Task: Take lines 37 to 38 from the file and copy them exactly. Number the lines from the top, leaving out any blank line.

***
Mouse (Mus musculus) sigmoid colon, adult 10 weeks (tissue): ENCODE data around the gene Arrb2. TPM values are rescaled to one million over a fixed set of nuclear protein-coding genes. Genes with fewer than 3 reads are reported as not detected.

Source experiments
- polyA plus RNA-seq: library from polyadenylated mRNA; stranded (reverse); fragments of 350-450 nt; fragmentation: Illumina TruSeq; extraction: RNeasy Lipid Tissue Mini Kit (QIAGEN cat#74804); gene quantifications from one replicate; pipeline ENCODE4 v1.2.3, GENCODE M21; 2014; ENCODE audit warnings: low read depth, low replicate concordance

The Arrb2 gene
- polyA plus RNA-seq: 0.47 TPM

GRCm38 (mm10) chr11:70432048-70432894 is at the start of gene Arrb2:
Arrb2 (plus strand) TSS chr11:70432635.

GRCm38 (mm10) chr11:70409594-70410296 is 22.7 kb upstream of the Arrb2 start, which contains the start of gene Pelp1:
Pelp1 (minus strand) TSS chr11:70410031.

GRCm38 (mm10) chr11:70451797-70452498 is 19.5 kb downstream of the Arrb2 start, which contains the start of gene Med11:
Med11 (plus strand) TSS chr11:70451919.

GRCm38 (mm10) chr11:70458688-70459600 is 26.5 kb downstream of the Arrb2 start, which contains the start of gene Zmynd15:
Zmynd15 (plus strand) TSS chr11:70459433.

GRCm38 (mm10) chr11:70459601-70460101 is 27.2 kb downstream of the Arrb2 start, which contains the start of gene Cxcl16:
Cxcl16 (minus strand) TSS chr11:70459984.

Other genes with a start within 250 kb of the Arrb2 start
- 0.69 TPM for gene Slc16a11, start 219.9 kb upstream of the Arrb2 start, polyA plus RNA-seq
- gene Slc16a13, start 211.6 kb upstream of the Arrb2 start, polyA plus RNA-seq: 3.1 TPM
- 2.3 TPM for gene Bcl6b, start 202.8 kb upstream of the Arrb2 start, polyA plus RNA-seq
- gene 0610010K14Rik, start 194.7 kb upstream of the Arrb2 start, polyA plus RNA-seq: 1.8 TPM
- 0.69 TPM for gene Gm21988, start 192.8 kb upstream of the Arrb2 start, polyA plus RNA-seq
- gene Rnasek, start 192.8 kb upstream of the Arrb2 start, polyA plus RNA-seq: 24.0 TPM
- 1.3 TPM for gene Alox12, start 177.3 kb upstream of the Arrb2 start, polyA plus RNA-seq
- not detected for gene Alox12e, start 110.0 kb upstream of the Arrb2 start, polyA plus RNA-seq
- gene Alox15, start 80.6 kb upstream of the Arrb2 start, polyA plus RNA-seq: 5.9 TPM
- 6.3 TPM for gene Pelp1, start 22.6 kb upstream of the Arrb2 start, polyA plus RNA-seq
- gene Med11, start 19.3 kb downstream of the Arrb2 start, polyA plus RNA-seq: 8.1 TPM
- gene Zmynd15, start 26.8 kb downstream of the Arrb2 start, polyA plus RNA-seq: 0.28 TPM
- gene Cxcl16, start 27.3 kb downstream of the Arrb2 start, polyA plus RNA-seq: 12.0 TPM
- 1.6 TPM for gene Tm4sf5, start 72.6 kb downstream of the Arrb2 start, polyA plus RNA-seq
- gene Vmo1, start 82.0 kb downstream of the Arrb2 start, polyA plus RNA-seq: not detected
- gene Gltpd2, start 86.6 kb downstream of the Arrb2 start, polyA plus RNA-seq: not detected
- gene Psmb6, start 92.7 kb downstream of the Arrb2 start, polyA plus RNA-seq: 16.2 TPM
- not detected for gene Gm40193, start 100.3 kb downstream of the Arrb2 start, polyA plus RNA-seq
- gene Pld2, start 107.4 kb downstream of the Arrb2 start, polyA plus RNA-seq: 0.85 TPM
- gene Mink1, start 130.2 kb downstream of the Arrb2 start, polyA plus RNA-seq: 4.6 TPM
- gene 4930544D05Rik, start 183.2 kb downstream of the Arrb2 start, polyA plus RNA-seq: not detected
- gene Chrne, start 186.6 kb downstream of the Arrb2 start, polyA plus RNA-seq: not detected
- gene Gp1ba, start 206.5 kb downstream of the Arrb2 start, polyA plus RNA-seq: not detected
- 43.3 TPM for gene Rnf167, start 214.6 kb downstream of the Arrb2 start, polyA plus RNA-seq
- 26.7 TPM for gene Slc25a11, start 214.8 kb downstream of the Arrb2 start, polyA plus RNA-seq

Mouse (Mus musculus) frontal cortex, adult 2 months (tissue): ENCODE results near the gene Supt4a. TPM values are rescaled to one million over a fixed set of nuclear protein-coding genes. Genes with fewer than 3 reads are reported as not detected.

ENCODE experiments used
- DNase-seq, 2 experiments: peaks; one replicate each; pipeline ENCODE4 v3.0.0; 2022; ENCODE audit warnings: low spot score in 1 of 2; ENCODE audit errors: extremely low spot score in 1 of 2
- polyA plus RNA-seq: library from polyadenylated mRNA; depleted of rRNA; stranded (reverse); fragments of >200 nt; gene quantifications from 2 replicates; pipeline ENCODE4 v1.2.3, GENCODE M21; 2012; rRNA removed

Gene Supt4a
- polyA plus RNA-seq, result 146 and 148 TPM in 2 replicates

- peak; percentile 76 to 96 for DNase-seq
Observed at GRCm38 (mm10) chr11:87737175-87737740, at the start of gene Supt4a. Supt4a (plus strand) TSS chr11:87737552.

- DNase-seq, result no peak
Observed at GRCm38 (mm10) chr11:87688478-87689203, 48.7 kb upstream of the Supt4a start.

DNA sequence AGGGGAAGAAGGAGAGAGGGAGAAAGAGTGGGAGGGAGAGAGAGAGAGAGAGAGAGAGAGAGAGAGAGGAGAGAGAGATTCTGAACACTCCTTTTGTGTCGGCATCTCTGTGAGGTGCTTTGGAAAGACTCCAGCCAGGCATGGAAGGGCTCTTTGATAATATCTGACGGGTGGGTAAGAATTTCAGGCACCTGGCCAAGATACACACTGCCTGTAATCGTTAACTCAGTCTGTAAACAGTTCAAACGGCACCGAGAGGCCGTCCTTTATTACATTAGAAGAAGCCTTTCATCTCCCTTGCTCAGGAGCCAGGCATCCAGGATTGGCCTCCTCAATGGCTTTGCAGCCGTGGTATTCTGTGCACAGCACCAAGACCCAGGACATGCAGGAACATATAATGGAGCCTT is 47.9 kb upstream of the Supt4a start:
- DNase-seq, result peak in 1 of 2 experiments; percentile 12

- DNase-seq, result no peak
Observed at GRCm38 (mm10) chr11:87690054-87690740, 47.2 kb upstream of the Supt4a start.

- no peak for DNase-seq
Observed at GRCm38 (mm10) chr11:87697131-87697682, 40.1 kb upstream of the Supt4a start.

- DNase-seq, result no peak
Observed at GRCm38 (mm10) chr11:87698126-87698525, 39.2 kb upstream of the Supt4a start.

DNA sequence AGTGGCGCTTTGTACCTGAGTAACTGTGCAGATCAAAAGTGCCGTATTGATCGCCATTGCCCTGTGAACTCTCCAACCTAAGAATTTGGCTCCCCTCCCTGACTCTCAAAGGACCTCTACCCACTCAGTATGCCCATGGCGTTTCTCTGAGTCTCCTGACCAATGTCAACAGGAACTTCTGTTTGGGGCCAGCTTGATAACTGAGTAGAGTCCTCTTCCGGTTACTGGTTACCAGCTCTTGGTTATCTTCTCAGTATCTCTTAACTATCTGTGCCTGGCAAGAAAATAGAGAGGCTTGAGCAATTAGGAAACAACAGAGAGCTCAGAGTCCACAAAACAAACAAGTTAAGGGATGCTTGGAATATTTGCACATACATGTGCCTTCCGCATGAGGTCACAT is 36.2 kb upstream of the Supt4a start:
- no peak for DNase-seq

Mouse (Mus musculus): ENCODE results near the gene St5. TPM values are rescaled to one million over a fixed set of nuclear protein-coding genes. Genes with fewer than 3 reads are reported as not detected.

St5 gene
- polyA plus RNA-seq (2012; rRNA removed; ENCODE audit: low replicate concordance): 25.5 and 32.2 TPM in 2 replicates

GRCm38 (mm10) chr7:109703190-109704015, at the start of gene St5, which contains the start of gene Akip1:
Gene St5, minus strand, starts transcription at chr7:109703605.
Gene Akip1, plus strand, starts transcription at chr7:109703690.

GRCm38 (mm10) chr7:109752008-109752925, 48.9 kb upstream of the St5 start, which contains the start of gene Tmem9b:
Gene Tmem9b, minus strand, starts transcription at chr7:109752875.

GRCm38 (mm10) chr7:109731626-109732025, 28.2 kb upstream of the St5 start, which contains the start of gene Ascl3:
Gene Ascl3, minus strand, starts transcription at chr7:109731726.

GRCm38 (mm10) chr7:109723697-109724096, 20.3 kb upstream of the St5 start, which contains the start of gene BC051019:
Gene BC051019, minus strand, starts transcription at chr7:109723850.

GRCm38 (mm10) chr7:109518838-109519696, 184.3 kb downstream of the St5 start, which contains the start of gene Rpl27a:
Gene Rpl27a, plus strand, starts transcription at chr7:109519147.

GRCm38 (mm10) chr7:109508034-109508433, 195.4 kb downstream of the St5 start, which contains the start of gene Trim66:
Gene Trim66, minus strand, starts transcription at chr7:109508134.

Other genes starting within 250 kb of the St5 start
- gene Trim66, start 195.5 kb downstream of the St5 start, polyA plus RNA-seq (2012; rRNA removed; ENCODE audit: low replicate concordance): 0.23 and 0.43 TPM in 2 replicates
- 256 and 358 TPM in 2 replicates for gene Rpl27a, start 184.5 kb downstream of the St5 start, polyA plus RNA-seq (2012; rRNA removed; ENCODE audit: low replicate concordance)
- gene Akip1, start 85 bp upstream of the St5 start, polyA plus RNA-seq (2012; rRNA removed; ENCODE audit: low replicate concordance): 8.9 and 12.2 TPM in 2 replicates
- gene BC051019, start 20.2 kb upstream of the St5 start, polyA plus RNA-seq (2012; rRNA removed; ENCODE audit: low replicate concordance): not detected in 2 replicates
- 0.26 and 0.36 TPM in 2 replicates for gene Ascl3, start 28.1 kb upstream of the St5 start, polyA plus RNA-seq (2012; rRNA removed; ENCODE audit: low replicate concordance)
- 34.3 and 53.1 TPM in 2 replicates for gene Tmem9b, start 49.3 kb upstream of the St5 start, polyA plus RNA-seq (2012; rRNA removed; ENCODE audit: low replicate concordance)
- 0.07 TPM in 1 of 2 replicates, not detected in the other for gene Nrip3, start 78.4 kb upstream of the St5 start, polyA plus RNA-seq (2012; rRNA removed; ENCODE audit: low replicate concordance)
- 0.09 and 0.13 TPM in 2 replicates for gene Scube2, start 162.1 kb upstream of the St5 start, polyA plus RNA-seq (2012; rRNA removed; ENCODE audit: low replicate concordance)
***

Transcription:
- gene 4930544D05Rik, start 183.2 kb downstream of the Arrb2 start, polyA plus RNA-seq: not detected
- gene Chrne, start 186.6 kb downstream of the Arrb2 start, polyA plus RNA-seq: not detected